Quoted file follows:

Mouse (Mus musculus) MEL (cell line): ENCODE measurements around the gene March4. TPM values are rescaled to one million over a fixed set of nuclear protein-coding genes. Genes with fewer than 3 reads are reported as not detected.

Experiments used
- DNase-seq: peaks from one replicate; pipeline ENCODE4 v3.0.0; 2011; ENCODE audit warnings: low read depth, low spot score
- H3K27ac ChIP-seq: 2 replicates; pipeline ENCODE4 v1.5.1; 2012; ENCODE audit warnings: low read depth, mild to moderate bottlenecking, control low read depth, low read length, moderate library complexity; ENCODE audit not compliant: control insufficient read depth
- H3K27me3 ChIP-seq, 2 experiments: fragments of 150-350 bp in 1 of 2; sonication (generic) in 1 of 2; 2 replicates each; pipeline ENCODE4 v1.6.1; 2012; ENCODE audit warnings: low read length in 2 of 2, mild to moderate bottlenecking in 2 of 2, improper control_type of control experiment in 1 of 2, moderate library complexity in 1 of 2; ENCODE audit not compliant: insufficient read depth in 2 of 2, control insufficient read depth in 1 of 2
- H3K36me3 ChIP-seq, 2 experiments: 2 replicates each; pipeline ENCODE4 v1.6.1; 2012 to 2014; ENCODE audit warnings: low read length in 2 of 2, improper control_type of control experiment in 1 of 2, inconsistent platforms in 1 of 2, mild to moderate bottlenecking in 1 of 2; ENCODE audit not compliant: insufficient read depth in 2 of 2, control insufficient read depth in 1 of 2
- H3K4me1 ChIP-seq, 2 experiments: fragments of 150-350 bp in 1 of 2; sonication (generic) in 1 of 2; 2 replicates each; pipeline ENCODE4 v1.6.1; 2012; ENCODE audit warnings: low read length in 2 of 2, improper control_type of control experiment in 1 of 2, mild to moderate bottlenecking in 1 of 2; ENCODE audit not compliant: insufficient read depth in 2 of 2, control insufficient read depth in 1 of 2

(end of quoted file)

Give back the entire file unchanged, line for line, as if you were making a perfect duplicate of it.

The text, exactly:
Mouse (Mus musculus) MEL (cell line): ENCODE measurements around the gene March4. TPM values are rescaled to one million over a fixed set of nuclear protein-coding genes. Genes with fewer than 3 reads are reported as not detected.

Experiments used
- DNase-seq: peaks from one replicate; pipeline ENCODE4 v3.0.0; 2011; ENCODE audit warnings: low read depth, low spot score
- H3K27ac ChIP-seq: 2 replicates; pipeline ENCODE4 v1.5.1; 2012; ENCODE audit warnings: low read depth, mild to moderate bottlenecking, control low read depth, low read length, moderate library complexity; ENCODE audit not compliant: control insufficient read depth
- H3K27me3 ChIP-seq, 2 experiments: fragments of 150-350 bp in 1 of 2; sonication (generic) in 1 of 2; 2 replicates each; pipeline ENCODE4 v1.6.1; 2012; ENCODE audit warnings: low read length in 2 of 2, mild to moderate bottlenecking in 2 of 2, improper control_type of control experiment in 1 of 2, moderate library complexity in 1 of 2; ENCODE audit not compliant: insufficient read depth in 2 of 2, control insufficient read depth in 1 of 2
- H3K36me3 ChIP-seq, 2 experiments: 2 replicates each; pipeline ENCODE4 v1.6.1; 2012 to 2014; ENCODE audit warnings: low read length in 2 of 2, improper control_type of control experiment in 1 of 2, inconsistent platforms in 1 of 2, mild to moderate bottlenecking in 1 of 2; ENCODE audit not compliant: insufficient read depth in 2 of 2, control insufficient read depth in 1 of 2
- H3K4me1 ChIP-seq, 2 experiments: fragments of 150-350 bp in 1 of 2; sonication (generic) in 1 of 2; 2 replicates each; pipeline ENCODE4 v1.6.1; 2012; ENCODE audit warnings: low read length in 2 of 2, improper control_type of control experiment in 1 of 2, mild to moderate bottlenecking in 1 of 2; ENCODE audit not compliant: insufficient read depth in 2 of 2, control insufficient read depth in 1 of 2